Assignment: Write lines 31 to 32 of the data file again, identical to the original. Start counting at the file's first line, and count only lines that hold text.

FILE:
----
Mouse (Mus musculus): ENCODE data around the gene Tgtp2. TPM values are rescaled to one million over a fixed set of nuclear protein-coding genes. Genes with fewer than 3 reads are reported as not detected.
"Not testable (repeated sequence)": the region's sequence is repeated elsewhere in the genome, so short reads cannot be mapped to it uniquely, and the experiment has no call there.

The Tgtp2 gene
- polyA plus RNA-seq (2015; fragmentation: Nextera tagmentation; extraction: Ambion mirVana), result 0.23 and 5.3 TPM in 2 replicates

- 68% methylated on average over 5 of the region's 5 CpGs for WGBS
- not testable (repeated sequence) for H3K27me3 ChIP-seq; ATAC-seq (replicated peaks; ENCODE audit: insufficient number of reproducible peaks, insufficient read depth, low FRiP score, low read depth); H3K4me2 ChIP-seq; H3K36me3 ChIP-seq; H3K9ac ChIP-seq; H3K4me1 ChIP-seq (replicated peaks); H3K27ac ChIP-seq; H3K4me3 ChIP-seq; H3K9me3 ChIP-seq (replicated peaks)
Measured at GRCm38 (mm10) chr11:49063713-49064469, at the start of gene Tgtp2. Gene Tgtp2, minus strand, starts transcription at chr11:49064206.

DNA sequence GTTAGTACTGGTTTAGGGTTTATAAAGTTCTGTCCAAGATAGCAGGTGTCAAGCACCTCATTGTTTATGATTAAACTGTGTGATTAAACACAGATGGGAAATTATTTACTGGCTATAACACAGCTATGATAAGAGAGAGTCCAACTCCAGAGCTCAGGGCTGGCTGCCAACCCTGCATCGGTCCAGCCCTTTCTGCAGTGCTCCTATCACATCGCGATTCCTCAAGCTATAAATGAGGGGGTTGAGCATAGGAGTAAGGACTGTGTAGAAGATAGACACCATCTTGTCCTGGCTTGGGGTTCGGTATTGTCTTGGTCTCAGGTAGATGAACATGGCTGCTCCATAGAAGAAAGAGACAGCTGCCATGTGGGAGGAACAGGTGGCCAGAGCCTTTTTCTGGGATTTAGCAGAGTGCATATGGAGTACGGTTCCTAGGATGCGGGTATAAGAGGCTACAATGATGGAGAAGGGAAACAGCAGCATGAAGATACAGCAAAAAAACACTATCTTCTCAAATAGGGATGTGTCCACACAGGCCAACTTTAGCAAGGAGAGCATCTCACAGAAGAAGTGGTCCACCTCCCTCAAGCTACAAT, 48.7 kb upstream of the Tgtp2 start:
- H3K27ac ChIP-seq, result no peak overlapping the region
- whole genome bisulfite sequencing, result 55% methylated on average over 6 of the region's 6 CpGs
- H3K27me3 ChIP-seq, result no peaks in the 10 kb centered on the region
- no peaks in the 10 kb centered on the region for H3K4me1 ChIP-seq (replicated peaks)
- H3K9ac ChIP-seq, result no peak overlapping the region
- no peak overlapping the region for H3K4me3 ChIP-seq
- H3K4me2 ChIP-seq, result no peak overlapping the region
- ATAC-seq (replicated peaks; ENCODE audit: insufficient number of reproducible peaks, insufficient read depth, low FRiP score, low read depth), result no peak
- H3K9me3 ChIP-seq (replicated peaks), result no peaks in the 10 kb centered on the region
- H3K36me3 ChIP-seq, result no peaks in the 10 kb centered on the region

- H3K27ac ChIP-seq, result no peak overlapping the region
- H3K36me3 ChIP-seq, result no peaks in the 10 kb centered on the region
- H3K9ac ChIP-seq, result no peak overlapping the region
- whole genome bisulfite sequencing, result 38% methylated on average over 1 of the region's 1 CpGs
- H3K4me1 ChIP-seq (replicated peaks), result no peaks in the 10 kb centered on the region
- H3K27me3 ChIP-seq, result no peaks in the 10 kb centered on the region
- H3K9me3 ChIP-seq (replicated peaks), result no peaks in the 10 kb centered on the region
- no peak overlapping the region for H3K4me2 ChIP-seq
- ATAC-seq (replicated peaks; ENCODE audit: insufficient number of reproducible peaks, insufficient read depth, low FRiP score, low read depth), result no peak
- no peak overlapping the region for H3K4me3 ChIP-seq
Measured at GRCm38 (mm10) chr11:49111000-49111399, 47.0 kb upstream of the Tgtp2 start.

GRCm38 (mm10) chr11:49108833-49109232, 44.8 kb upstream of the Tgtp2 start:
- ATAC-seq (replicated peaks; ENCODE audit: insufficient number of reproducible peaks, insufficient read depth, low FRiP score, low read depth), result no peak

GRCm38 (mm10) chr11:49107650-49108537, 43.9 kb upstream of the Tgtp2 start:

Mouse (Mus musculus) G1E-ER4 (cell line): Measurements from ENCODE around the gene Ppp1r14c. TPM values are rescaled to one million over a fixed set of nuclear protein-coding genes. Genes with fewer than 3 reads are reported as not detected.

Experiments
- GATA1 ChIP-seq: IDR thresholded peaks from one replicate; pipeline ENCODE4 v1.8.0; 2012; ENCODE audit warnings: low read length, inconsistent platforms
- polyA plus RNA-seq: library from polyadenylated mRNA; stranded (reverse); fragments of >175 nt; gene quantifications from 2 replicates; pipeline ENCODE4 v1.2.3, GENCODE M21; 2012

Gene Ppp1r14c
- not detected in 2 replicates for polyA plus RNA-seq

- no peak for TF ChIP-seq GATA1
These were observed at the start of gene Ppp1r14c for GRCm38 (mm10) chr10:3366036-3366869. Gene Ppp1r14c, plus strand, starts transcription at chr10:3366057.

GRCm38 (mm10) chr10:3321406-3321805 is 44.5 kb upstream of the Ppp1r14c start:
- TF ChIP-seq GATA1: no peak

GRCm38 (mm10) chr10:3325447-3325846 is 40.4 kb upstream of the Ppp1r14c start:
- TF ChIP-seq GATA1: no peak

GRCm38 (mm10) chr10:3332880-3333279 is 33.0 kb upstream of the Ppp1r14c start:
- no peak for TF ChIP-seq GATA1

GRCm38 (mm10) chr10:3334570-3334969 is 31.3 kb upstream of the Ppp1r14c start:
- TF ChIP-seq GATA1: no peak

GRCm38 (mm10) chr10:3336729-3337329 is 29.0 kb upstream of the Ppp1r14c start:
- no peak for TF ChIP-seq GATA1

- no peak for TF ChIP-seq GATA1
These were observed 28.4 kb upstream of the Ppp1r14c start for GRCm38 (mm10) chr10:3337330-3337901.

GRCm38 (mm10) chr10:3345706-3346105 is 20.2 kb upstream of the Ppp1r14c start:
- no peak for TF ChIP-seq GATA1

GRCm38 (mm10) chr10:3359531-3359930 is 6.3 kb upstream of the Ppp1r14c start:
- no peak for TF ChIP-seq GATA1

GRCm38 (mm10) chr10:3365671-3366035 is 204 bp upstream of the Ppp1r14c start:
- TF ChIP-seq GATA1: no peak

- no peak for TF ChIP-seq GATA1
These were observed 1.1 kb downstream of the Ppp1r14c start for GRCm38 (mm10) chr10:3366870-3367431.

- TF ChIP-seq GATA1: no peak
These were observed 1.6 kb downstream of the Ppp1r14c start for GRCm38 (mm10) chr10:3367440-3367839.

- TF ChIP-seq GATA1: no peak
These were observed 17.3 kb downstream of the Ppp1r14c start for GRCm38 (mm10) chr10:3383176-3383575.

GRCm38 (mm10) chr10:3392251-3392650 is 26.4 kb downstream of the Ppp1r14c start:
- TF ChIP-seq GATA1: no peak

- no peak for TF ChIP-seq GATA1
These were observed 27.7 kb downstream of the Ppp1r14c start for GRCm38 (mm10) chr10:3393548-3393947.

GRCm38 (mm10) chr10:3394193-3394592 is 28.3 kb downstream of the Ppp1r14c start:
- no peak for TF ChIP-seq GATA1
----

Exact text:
- ATAC-seq (replicated peaks; ENCODE audit: insufficient number of reproducible peaks, insufficient read depth, low FRiP score, low read depth), result no peak

GRCm38 (mm10) chr11:49107650-49108537, 43.9 kb upstream of the Tgtp2 start: